Particularist patriots made use of a vocabulary and symbolism consciously parallel to those of German nationalists, espousing loyalty to the Saxon or Württembergish “Fatherland”, or rivalling “Germania”, the feminine personification of the German nation, with local variants such as “Bavaria” or “Hammonia”. (p.268) In Saxony, the Wettin kings began to replace the traditional style of “Wettinfürst” (“Wettin prince”) with “Sachsenfürst” (“Saxon prince”), echoing nationalist calls for a “King of Germans”. In the far South-West, German-speakers of Switzerland remained resolutely attached to their independent, multi-lingual confederation, oblivious to Romantic salutes to the “Land of Tell” as an integral part of the German homeland. The romantic writer Heinrich von Kleist, although himself a nationalist, acknowledged the contradictions of identity found in 19th century Germany, imagining a young nationalist confronting his father with an assertion of German nationality, and the father’s indignant reply that the son was born in Meissen and is therefore a Saxon, tartly observing that this mythical land of “Germany” can be found on no map, and its people in no census.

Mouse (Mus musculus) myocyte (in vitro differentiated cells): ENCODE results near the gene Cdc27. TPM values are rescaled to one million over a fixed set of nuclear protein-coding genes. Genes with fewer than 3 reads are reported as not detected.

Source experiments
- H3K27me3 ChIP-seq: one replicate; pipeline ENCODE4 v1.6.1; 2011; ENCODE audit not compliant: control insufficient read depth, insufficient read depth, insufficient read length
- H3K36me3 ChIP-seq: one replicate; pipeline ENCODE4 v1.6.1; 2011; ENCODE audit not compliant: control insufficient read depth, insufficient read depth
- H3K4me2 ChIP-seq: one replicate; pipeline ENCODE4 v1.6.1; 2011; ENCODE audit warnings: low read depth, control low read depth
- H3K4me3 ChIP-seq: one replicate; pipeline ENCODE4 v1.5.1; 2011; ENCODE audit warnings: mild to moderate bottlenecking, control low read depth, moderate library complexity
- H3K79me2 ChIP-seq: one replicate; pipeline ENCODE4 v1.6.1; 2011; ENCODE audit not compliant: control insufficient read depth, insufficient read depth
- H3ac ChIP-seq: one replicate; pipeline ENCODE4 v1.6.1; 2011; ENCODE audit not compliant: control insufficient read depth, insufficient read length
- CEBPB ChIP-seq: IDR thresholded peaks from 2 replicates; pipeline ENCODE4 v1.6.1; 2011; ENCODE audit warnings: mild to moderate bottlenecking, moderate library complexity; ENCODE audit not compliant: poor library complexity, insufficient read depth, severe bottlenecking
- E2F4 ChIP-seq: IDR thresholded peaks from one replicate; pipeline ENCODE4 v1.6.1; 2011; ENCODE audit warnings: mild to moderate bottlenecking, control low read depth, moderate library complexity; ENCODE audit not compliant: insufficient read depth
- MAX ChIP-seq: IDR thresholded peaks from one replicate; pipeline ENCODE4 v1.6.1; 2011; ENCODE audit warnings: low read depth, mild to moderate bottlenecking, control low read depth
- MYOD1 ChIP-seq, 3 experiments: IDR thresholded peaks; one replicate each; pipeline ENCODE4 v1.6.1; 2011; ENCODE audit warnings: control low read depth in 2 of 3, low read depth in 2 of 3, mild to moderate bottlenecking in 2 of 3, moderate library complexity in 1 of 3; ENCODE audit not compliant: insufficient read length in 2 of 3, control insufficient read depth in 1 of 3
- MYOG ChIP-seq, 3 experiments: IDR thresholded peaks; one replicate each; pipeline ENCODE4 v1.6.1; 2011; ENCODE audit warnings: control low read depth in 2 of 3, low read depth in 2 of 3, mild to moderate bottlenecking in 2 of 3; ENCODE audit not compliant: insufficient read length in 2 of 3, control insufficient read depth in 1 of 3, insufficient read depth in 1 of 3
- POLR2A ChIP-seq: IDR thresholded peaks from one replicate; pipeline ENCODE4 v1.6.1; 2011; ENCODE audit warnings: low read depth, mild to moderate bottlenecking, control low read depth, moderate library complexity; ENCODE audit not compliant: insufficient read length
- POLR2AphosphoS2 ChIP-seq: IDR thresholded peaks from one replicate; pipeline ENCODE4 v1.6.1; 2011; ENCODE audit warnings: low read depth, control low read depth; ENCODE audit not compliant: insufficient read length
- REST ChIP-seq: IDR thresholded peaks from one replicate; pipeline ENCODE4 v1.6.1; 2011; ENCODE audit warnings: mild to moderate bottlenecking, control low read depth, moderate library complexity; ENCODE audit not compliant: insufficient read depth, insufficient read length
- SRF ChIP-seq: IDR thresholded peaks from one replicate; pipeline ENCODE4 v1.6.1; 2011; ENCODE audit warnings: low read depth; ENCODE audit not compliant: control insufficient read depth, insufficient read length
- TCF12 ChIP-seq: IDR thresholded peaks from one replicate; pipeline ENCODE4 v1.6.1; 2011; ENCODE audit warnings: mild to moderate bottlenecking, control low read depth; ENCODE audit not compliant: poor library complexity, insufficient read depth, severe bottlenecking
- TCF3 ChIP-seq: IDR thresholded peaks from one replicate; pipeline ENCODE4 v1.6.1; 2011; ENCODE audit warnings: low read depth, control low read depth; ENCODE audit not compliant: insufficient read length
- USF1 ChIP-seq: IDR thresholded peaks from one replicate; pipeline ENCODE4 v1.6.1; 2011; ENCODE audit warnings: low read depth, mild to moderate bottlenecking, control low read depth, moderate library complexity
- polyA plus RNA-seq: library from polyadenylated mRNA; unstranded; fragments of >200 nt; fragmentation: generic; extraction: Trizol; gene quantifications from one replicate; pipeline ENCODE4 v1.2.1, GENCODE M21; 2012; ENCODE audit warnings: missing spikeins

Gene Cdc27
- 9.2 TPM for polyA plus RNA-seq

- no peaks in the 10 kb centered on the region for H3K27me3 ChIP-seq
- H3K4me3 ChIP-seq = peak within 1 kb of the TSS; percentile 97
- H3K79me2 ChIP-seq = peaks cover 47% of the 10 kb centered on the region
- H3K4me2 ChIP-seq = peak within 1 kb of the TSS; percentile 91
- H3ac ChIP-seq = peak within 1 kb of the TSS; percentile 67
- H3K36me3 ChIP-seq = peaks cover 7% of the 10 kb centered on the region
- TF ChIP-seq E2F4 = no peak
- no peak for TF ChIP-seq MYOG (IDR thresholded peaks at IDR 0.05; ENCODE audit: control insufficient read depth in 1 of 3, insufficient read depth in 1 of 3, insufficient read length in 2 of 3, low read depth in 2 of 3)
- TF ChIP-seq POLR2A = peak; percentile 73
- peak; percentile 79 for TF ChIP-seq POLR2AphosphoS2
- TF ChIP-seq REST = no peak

The persistence of regional and state identities becomes most pointed when we look at ethnic non-Germans living under states dominated by ethnic German rulers, particularly in Hohenzollern Prussia and Hapsburg Austria. To speakers of Slavic languages, who predominated on the Eastern edges of the German Confederation, participation in a German national community often held little attraction, but this did not mean that they would default automatically to a competing ethnic nationalism. In Prussia, loyalties tended to develop along confessional and traditional rather than ethnic lines. For the Lithuanians and Masurians (Polish-speaking Protestants) of East Prussia, loyalty to the Lutheran Church and Prussian crown took priority over ethnic solidarity with Catholic subjects of the Russian Tsar. They were able to call upon their historical ties to the ducal crown of Prussia against German prejudice, arguing that they were not only on an equal footing with ethnically-German Prussians, but that as loyal Staroprusaki (“Old Prussians”), they had priority in the state over the newly-Prussian Germans of Hanover, Westphalia and the Rhineland, unreliable newcomers whatever language they happened to speak. Similarly, the Sorbs of Brandenburg and Kashubs of Pomerania, Lutherans and subjects of Prussia-Brandenburg, regarded themselves as unambiguously “Prussian”, invoking old loyalties to the “Duke of Cassubians and Wends” , in spite of their ethnic ties to the Sorbs of Saxony and the Kashubs of Royal Prussia, Catholics and (until the Partitions) subjects of the Kingdom of Poland. (...)"